BCLA: When did you decide that you would pursue Black hair as a subject for your documentary and capstone? What inspired you to do so?
SB: I’m very passionate about Black hair and telling stories about Black women. I had a couple of alternative subjects that I pitched for my capstone but this one seemed to be the most interesting to my peers. I felt more inclined to tell this story because of my personal experiences growing up as a young Black girl being influenced by the media’s representation of Black beauty. My professional experience working in film, producing content for hair companies, working alongside hairstylists, and studying cosmetology to obtain my cosmetology license made me feel that I had enough knowledge and resources to curate this story. I may have given up on the other subjects that I pitched amid the pandemic because my passion wasn’t as strong for those topics. I absolutely had to tell this story because I felt that it was important for my community. That’s what inspired me and kept me going.
BCLA: The film names a couple key policy changes, like inclusion riders that make sure there are professionals who actually know how to style Black hair on set. Do you think policy change will be enough to curtail discrimination against Black hair or is your hope that the documentary leads directly to other types of social change?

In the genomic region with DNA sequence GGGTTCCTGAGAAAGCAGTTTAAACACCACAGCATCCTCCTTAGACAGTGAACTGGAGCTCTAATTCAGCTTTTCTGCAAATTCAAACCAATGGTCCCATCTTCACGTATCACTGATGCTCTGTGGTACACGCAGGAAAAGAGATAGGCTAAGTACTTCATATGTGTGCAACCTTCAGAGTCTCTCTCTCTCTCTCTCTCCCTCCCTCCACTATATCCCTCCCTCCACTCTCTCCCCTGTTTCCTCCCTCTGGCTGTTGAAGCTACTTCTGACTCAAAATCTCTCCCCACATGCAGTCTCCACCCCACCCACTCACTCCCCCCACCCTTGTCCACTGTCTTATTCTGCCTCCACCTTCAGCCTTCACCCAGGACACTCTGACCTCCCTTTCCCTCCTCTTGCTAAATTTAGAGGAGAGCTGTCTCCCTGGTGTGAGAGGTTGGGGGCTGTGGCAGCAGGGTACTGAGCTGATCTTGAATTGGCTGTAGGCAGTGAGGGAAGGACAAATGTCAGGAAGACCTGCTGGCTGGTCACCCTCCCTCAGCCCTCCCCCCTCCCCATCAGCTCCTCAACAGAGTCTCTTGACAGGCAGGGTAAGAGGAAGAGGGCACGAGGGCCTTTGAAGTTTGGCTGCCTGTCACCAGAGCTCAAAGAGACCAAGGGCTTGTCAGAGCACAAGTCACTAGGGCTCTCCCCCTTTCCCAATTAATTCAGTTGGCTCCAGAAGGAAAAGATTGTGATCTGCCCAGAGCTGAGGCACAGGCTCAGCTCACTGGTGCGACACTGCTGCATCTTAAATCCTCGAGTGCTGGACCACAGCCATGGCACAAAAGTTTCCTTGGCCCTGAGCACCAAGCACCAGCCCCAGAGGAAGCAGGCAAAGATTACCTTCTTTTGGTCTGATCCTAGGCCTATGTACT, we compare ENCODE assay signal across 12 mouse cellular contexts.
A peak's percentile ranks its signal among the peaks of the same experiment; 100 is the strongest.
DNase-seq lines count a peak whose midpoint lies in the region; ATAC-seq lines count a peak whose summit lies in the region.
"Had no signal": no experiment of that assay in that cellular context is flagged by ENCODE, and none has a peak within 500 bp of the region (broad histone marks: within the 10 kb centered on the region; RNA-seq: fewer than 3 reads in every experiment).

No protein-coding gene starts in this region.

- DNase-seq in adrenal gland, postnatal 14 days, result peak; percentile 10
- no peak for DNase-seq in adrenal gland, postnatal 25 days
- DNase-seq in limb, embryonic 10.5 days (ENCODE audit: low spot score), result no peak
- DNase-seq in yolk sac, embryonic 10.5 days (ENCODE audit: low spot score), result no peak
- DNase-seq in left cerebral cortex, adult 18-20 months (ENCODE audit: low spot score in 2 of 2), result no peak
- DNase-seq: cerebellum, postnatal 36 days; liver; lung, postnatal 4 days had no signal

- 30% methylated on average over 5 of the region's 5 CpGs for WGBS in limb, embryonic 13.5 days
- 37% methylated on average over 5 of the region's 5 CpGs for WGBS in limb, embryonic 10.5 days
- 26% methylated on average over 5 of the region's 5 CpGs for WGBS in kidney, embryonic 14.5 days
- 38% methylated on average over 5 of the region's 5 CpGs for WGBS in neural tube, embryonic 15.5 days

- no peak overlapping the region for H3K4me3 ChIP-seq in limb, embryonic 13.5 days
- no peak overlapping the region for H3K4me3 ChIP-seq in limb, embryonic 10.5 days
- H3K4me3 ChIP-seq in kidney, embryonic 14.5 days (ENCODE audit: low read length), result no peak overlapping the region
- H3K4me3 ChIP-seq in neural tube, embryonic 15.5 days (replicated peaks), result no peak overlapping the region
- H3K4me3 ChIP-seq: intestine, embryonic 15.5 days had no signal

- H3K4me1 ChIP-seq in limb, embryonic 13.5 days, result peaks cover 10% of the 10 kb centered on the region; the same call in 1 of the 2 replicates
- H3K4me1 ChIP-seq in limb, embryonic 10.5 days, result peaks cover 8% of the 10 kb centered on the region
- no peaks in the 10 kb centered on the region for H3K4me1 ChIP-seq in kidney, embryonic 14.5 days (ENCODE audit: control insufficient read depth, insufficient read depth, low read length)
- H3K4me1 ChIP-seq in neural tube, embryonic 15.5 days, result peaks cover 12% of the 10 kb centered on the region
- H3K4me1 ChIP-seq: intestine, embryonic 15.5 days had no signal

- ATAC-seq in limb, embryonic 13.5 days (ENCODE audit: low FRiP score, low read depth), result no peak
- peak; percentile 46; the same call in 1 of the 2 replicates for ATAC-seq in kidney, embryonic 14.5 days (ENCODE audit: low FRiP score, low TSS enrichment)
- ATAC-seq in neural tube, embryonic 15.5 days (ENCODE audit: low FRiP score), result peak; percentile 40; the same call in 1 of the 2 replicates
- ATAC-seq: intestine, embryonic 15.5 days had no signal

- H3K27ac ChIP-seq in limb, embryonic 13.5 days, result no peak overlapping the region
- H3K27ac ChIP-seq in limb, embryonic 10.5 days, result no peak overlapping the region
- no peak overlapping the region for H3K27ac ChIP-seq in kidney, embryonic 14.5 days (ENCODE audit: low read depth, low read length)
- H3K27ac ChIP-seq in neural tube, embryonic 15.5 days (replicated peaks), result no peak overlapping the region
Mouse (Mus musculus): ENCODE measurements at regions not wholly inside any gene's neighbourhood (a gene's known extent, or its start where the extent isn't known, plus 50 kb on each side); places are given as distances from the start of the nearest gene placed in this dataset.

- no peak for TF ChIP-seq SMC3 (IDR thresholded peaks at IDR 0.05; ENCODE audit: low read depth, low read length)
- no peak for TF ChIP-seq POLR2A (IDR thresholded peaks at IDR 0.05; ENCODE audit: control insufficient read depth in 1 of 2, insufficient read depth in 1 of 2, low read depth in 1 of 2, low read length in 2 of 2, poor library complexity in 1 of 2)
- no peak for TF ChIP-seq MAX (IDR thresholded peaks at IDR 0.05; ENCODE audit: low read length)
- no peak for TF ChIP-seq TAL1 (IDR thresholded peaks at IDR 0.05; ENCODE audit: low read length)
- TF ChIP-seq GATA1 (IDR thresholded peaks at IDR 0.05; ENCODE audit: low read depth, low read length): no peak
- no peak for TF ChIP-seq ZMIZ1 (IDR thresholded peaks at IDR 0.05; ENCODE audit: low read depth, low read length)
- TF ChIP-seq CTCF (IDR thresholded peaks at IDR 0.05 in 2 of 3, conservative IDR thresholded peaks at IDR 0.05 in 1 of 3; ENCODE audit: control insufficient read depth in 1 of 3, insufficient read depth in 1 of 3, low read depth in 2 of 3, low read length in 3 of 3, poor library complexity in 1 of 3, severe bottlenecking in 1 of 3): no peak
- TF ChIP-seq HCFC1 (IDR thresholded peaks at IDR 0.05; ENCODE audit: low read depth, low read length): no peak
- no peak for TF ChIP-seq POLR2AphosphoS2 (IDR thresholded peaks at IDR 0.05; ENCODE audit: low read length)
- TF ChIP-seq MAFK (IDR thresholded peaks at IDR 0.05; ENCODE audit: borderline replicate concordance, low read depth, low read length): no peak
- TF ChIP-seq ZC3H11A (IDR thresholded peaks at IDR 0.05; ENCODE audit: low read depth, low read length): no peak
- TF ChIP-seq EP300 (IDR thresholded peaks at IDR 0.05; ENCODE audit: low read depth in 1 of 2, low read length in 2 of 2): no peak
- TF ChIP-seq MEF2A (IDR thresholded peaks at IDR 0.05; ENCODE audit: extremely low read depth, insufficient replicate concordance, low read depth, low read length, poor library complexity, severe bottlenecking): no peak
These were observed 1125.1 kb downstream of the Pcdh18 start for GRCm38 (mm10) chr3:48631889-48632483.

SB: I don’t believe policy change would be enough. I would like for my documentary to inspire individual people to expand their perspective. If a hairstylist isn’t open to learning how to care for natural Black hair, they will never learn. There are always loopholes around policies, especially in the media industry where a lot of times people are hired for positions because of who they know. I want people to change the way they look at Black hair, not because the policy says so but because Black hair deserves to be treated with the same tender love and care as everyone else’s. I want hairstylists to listen to the Black women that sit in their chairs and desire to learn how to better accommodate them. That may require for them seek out the necessary knowledge and training needed to care for Black hair on their own. I would like for my documentary to enact greater change beyond policy on sets. There needs to be a change in the curriculum of cosmetology schools as well because they don’t spend much time teaching Black haircare.
BCLA: How did your capstone advisor, Rubén Martínez, help you as a resource for the film?
SB: Professor Martínez was a huge asset to this project. He was very helpful in guiding me through the transition to online classes and provided insight into new directions that I could take with my film. I almost gave up on this documentary. I had many doubts about my project, but he helped me to rethink my original plan and come up with ways to conduct interviews and research from home. After finishing my interviews, I considered turning the project into a podcast because I couldn’t film the B-Roll that I thought I needed to execute a good film. Professor Martínez encouraged me to think outside of the box. He suggested I ask my interview subjects to share their personal photos and videos to include in the film. He also suggested that I research archival footage and stock footage to visually support the story that was being told. His direction helped me to mold a large part of my film in a short period of time.